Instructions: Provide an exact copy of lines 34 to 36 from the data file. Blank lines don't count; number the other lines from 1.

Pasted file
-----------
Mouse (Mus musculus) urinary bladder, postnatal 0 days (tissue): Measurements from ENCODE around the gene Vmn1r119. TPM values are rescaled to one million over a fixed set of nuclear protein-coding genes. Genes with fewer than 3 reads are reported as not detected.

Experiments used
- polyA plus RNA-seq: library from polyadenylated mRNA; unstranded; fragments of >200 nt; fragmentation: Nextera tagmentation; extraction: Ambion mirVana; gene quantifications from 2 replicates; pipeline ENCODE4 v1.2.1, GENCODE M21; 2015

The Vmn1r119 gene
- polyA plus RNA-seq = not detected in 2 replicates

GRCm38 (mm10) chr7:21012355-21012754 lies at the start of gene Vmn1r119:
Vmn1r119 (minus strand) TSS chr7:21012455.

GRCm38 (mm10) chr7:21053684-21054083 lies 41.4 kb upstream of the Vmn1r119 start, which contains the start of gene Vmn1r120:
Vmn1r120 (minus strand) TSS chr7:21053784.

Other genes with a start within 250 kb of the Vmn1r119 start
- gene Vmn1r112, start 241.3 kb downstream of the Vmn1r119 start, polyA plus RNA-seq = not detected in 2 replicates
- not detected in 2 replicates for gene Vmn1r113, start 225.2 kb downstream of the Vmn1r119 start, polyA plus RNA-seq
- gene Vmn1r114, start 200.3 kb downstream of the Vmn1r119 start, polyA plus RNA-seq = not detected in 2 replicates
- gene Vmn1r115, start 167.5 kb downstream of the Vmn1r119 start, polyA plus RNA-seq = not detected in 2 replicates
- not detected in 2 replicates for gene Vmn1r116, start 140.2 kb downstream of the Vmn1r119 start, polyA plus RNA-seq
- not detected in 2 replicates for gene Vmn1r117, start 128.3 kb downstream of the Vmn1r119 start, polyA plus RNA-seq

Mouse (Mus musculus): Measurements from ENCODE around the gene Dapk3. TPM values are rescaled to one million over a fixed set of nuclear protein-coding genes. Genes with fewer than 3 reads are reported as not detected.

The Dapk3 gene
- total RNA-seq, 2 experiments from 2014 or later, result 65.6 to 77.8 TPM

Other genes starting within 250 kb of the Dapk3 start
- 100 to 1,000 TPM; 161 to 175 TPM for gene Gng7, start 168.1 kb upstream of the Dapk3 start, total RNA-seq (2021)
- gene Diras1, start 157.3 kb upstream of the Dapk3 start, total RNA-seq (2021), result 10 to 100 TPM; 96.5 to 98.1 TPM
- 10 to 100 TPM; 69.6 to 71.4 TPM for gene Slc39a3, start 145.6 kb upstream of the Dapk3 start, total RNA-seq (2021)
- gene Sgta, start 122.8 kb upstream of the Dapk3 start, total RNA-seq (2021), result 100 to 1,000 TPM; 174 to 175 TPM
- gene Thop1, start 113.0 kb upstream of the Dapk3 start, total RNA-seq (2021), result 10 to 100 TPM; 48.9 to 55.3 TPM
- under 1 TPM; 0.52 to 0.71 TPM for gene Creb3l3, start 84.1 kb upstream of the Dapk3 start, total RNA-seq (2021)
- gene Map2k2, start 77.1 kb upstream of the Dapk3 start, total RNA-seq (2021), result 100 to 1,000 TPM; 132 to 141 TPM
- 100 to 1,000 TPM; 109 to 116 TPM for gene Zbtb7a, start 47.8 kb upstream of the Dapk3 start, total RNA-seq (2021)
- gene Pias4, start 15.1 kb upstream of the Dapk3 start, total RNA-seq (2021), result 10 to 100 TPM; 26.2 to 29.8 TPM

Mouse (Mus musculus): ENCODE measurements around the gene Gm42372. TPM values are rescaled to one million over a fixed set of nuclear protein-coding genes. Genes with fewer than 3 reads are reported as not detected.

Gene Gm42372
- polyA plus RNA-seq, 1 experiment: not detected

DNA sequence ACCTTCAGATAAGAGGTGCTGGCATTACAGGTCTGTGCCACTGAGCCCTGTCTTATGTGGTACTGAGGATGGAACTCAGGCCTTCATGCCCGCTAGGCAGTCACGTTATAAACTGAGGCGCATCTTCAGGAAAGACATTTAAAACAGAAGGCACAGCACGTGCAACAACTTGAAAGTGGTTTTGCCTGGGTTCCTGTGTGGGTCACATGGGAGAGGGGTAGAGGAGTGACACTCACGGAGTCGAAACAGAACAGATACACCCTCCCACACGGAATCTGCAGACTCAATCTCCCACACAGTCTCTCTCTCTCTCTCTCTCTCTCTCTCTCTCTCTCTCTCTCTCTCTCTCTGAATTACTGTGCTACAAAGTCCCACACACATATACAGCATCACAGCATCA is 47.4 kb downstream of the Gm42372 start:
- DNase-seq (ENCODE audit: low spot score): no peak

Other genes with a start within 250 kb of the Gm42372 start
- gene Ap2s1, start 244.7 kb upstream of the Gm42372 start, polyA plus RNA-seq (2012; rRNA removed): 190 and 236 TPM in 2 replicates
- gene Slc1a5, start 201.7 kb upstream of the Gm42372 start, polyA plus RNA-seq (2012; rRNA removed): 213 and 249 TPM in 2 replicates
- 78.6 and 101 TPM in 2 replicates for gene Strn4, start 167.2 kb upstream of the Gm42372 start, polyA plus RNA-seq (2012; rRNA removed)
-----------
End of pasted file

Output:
- DNase-seq (ENCODE audit: low spot score): no peak

Other genes with a start within 250 kb of the Gm42372 start
- gene Ap2s1, start 244.7 kb upstream of the Gm42372 start, polyA plus RNA-seq (2012; rRNA removed): 190 and 236 TPM in 2 replicates